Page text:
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Relocating Maji Maji: The Politics of Alliance and Authority in the Southern Highlands of Tanzania, 1870-1918

Jamie Monson
The Journal of African History
Vol. 39, No. 1 (1998), pp. 95-120
Stable URL: http://www.jstor.org/stable/183331
Page Count: 26
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Since scans are not currently available to screen readers, please contact JSTOR User Support for access. We'll provide a PDF copy for your screen reader.
Relocating Maji Maji: The Politics of Alliance and Authority in the Southern Highlands of Tanzania, 1870-1918
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Abstract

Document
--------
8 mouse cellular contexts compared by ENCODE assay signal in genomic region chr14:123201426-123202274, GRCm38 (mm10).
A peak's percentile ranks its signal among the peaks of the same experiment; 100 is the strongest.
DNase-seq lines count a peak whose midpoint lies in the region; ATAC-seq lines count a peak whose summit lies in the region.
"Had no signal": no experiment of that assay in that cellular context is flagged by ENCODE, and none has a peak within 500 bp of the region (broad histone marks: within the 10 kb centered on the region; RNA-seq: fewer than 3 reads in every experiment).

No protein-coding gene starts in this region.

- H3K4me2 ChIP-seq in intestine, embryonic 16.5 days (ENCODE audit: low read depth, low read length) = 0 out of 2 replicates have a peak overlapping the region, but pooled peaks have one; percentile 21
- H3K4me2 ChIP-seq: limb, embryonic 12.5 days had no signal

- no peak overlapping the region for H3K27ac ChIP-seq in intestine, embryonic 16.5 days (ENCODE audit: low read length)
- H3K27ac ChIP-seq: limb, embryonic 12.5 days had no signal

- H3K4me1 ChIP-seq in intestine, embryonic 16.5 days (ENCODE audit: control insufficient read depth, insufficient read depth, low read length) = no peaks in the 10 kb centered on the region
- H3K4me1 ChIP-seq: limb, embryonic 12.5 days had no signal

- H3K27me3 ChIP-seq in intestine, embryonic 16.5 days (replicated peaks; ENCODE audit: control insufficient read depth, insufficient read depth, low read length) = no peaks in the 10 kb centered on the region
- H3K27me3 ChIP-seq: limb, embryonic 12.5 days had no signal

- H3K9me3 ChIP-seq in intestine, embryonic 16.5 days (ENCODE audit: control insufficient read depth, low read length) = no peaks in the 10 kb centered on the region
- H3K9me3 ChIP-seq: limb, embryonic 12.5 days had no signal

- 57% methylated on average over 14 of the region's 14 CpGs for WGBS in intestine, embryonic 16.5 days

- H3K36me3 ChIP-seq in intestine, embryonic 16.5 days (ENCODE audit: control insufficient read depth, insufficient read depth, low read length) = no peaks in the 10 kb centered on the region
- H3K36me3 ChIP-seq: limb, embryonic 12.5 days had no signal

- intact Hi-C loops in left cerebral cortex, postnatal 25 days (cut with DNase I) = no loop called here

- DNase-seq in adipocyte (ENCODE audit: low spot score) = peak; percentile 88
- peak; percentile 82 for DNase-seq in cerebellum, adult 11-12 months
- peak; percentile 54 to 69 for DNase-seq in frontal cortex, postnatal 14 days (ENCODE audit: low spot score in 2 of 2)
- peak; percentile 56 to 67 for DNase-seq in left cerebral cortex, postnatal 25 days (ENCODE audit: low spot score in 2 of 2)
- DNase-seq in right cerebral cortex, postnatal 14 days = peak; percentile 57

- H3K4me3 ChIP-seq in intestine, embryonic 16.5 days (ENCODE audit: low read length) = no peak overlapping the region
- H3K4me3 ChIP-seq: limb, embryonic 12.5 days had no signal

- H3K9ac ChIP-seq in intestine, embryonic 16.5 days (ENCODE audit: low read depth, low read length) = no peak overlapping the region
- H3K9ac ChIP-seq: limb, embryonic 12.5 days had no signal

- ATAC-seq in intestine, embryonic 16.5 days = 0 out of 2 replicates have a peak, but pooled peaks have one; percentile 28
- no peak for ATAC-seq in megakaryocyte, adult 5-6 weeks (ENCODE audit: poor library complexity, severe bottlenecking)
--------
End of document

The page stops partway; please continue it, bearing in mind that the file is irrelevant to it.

In the memory of older residents of the southern highlands of Tanzania, the term 'Maji Maji' embraces an extended period of conflict and population dispersal. Maji Maji is remembered as a complex of political interactions that extended from the late precolonial period through the rebellion's aftermath. These narratives relocate the history of Maji Maji in the larger context of political alliances and authority in the southern highlands. African leaders had used strategic alliances throughout the nineteenth century to establish mutual obligations for military assistance and trade. As territorial politics expanded after 1860, alliances acquired further importance as leaders sought to establish and protect their emerging authority. When European traders and explorers began to travel into this region, they entered into alliance relationships with local leaders. German missionaries and military authorities continued to pursue alliances during the establishment of colonial rule. This larger context for the study of Maji Maji illuminates the role of ethnicity and gender in the rebellion and its aftermath. The groups which reacted to German rule were not consolidated or bounded entities. Their cohesion was determined by internal tensions of allegiance as well as the external politics of alliance. The experience of conflict in the southern highlands was also gendered. Women were centrally important to the politics of alliance and authority as their labor formed the foundation for the expansion of kinship and agrarian accumulation in the later nineteenth century. The aftermath of Maji Maji was characterized by famine, the result of the 'scorched earth' policy of the German troops. The politics of famine realigned the landscape of authority and alliance in the southern highlands. Mission stations, government headquarters and the settlements of loyalist chiefs became new centers of protection and patronage for dispersed populations.

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